Adventure Around the Next Corner
Does “around the next corner” sound enticing to you? Does it sound scary? Our reactions will vary, which recalls a childhood game that my siblings and I played with our cousins and friends. On lovely summer evenings, as dusk slowly dimmed to dark, we would gather on the front steps of our old, four-square farmhouse to play “Ten Steps Around.” The child chosen to be “It” would slip away to hide behind one of the trees or bushes that dotted the farmhouse lawn. The rest of us would start our journey around the house with ten free strides and then carry on with cautious starts and stops, keeping close to the walls at every point. Our object was to travel around the four sides of the house and back to its front steps without being seen in motion by the person who was “It.” “It” could be hiding anywhere on the lawn, making each move a risk, especially as the light faded. Yet, no steps were riskier than the ones taken with the least information about where the threat lay — the first steps around each corner.
As players, we revealed aspects of our personalities and characters at the corners. Some of us would round the corners “casting caution to the wind” — as we say — relying on bravado more than observational skills. Those foolhardy few seldom made it to the goal before “It” would discover them in motion and send them back to the front steps to start their journeys again. On the other hand, some of us would linger long at the corners, needing to feel safe before moving. Someone was sure to reach the goal well before a risk-averse player. Thus, the wary were no more successful than the foolhardy. Those of us who, overall, were neither too foolhardy nor too wary sometimes lost and sometimes won. In either case, we were absorbed in the game — the fun lay somewhere between foolhardiness on one side and wariness on the other. In that space, each turn of a corner was the next adventure.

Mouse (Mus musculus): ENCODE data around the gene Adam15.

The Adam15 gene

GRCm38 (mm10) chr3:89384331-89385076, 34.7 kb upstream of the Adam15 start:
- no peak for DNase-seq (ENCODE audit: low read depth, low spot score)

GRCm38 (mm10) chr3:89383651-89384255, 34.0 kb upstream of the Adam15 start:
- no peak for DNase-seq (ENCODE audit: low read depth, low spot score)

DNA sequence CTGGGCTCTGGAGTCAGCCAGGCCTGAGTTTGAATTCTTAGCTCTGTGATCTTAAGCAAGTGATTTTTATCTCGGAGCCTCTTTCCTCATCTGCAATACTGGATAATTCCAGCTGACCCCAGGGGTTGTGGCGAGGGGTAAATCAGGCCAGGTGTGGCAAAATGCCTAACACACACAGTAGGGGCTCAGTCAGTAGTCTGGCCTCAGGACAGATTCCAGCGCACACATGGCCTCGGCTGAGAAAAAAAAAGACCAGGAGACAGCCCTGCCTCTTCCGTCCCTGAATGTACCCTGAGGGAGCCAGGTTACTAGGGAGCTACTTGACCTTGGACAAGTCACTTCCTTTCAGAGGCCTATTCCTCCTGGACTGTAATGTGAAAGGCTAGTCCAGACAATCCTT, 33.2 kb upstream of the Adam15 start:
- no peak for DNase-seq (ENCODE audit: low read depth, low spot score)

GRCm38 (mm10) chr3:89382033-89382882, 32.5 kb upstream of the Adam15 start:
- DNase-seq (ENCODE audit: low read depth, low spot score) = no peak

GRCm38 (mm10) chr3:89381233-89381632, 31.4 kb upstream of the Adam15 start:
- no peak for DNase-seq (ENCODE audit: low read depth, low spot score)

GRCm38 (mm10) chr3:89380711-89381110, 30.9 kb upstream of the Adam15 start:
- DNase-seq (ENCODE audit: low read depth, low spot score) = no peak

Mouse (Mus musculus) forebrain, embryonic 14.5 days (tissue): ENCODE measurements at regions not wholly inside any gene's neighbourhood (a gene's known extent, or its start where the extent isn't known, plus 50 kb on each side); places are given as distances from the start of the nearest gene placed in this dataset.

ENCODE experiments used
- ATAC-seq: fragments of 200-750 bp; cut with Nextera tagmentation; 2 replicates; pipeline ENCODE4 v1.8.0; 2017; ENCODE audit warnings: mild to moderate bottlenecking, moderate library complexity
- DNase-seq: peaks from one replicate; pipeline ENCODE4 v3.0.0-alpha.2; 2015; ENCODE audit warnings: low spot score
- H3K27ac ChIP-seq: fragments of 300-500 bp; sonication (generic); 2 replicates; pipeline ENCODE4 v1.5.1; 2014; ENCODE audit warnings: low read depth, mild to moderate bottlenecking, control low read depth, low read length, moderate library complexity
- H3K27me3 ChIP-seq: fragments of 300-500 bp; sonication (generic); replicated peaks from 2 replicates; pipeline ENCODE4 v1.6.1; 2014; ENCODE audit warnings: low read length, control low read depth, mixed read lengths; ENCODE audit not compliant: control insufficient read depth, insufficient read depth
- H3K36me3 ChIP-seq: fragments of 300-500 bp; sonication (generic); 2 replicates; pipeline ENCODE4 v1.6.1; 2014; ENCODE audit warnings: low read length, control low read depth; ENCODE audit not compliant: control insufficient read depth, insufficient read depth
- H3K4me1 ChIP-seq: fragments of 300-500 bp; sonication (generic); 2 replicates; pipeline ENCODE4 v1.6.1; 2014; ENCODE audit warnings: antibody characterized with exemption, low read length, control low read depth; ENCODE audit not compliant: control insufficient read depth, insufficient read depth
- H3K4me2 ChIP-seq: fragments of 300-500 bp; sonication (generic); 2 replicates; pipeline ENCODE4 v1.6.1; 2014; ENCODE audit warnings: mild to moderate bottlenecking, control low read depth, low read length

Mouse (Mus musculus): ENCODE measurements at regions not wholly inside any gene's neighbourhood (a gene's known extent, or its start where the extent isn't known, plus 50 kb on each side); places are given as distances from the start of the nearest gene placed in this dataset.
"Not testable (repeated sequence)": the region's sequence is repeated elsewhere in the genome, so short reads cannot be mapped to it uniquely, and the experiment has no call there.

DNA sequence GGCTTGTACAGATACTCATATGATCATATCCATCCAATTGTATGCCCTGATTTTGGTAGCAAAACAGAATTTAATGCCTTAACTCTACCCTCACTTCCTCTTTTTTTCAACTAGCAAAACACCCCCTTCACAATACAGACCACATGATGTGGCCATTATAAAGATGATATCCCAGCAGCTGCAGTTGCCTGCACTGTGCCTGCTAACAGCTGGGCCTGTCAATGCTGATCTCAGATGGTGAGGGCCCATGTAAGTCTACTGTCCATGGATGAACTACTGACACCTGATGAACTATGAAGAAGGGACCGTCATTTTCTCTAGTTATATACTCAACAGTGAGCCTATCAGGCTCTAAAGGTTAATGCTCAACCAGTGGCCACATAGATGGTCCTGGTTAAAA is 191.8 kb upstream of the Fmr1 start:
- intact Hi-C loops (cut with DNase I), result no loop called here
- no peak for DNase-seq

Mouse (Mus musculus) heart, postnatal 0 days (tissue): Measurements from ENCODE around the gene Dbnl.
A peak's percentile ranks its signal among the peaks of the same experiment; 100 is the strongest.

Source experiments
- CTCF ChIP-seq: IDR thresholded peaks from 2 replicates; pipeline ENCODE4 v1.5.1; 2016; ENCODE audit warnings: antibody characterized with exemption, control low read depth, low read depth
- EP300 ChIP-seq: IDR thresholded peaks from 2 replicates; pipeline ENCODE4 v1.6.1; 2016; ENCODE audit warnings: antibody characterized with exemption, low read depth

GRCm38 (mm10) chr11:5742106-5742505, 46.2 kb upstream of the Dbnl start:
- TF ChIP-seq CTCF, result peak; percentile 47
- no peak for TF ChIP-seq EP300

Living life with a sense of adventure, with profound and confident engagement in our experiences, is a gift. Living life shackled by doubts, fears, and hesitations, on the other hand, can be misery. That is the kind of life that T. S. Eliot depicted in “The Love Song of J. Alfred Prufrock.” Eliot’s poem is a jagged record of Prufrock’s thoughts, with abrupt starts and stops as Prufrock imagines bold steps, realizes that he lacks confidence, and collapses in self-recrimination. Haunted by the insignificance of his own life, Prufrock imagines that others must pity or even despise him. He cannot disagree. “I have heard the mermaids singing each to each,” he says, but he adds sadly, “I do not think they will sing to me.”
I can think of no greater contrast with an adult alienated from life’s enchantment than a child absorbed in play. Although deep engagement in play appears commonplace, parents and educators know that a child’s engagement is the happy product of complex factors. True, individual personality and character play a role, but so do such things as practical competence, suitable self-confidence, and appropriate tolerance of failure. Moreover, we understand that children develop these qualities best in an environment that is saturated with loving-kindness and where the challenges are neither too great nor too small. Indeed, children owe their sense of adventure not only to themselves but also to the people around them.
Adults play a role in creating environments that help children approach life with a sense of adventure rather than with doubts, fears, and hesitations. We accept this. To what extent should we accept a corresponding responsibility for adults? How would our communities — even our province — change if we decided that life lived as an adventure should be available to everyone? After all, as we know from games, we have the most fun when everyone is fully engaged.
Lloyd Den Boer is a retired educator who lives with his wife in Edmonton. Their next adventure will be a long-postponed visit to see grandchildren in the United States. May the fourth attempt succeed!